Long look at the sixties; Fire in the Streets: America in the 1960s, by Milton Viorst. New York: Simon & Schuster. $14.95.
"This is a book about america in the 1960s," Milton Viorst informs us in his opening sentence, and a good book it is. Accustomed as we are to chopping our history into neat segments -- defined by wars, presidential administrations, or decades -- we are especially fascinated by the sixties, which generated such an acute consciousness of historical significance. "Whoever lived through those years will inevitably remember them as tumultuous, exalting, and foreboding," the author suggests, adding that they were "very bewildering as well." He means to make sense of the period by constructing a comprehensible narrative out of the "jumble of sensations" he originally held.
The result is persuasive and compelling. This is a necessarily long book ( 591 pages) for its dramatic structure follows from the premise that in detailed narratives of crucial episodes we can discern the meaning of the decade. In this history John F. Kennedy, Lyndon B. Johnson, and Richard M. Nixon play merely supporting roles, while Robert McNamara, Dean Rusk, and William Westmoreland hardly emerge from the background at all. Instead, attention is directed at individuals who figured so prominently in the events which form the basis of the chapters: John Lewis, an organizer of the 1960 sit-ins; James Farmer, leader of the Freedom Rides the following year; Tom Hayden, principal author of the Manifesto of the Students for a Democratic Society (SDS); Bayard Rustin, Deputy director of the March on Washington for Freedom and Jobs; Joseph L. Rauh, a white liberal activist lawyer involved in the dispute over the seating of the Mississippi Freedom Democratic Party at Atlantic City in 1964; Clark Kerr, president of the University of California during the Berkeley Free Speech Movement; Paul Williams, a participant in the rioting in Watts in 1965; Stokey Carmichael, a fiery advocate of black power; Allard Lowenstein, who launched the dump Johnson movement; Jerry Rubin, who helped lead the "Yippie" assault on Chicago during the Democratic convention; James Mellen, an SDS activist who was carried along with the momentum of the student movement during 1969; and Alan Candora, who waved a black flag at National Guardsmen at Kent State University in May, 1970. The author interviewed each of these people, some several times, and their recollections add depth and perspective to the narrative.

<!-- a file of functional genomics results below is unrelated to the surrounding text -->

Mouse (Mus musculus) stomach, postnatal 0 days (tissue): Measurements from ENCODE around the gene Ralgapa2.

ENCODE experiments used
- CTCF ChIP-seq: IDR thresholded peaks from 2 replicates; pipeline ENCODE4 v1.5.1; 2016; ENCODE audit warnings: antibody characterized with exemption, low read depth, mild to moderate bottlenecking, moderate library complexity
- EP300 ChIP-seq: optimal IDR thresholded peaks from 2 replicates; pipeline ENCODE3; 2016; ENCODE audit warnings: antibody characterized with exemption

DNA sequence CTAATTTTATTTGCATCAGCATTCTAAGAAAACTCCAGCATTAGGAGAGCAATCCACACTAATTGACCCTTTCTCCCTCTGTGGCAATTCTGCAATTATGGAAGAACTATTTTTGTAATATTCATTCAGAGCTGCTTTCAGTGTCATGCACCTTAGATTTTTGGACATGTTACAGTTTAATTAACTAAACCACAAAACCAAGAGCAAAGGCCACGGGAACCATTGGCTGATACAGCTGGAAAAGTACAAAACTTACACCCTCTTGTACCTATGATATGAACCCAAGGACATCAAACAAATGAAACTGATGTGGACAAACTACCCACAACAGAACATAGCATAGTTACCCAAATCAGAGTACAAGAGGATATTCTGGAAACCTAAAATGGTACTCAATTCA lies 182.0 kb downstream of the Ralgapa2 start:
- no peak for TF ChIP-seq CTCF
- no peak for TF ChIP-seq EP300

Especially noteworthy is the attention Viorst gives to people who captured scant media attention but who nevertheless had a major impact on the drives for civil rights and social transformation. For example, E. D. Nixon, profiled in chapter one, organized a Sleeping Car Porters local and an NAACP branch in Montgomery, alabama, years before he took the lead in initiating the bus boycott of 1955-56 that launched Martin Luther King as a national celebrity.
If you're looking for general discussions of the economy, the war, women's rights, social structure, cultural developments, and politics, look elsewhere. But for a fast-paced, engrossing narrative of the development of protest and social disorder during the decade, try "Fire in the Streets." In recapturing the drama of the sixties, Milton Viorst has succeeded in making a crucial part of it comprehensible for us.